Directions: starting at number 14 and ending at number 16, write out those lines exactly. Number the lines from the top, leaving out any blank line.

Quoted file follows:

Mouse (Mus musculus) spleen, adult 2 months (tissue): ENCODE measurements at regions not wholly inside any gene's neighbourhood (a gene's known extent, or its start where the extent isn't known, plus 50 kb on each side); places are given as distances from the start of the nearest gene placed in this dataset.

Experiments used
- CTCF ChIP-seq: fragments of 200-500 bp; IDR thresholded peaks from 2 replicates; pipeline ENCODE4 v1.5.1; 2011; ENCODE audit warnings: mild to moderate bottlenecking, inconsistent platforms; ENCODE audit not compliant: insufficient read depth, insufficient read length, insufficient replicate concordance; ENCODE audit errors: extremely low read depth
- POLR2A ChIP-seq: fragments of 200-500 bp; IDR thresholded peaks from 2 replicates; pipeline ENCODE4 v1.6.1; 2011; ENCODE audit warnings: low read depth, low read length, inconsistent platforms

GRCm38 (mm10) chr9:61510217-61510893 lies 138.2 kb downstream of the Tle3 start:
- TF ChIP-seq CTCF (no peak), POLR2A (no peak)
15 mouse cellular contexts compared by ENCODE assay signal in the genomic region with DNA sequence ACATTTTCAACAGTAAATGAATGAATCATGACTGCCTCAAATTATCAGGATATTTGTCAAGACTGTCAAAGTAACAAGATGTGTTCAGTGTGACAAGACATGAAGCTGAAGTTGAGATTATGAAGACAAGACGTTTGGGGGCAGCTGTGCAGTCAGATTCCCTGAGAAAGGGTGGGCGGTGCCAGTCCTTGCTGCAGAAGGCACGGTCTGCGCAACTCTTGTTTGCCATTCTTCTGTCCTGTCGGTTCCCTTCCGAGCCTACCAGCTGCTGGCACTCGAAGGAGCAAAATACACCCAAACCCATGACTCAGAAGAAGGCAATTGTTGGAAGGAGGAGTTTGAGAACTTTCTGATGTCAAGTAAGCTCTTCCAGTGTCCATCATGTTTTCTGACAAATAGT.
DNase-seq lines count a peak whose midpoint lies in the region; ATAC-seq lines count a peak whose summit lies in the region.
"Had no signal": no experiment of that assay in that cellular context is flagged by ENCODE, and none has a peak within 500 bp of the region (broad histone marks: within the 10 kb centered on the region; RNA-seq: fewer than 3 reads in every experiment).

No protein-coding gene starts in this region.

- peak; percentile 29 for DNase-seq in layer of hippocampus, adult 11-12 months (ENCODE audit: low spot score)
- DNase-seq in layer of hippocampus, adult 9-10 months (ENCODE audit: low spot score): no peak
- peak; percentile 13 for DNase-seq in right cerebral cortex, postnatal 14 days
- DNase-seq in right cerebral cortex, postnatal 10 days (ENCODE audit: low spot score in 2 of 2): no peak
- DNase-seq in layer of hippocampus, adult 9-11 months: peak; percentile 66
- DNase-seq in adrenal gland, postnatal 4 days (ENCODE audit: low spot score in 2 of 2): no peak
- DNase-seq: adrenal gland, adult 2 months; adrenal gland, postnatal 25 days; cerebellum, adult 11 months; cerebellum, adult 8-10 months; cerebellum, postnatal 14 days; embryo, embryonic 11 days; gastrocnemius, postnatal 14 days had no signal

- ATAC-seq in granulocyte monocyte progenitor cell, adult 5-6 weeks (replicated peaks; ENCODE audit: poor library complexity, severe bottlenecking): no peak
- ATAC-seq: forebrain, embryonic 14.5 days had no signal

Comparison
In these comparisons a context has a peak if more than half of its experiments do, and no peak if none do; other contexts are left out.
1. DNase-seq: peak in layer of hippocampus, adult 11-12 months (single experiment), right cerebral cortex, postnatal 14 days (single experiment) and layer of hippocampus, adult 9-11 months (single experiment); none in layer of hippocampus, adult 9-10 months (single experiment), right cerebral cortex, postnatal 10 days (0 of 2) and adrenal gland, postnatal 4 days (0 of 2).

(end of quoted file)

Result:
- DNase-seq in right cerebral cortex, postnatal 10 days (ENCODE audit: low spot score in 2 of 2): no peak
- DNase-seq in layer of hippocampus, adult 9-11 months: peak; percentile 66
- DNase-seq in adrenal gland, postnatal 4 days (ENCODE audit: low spot score in 2 of 2): no peak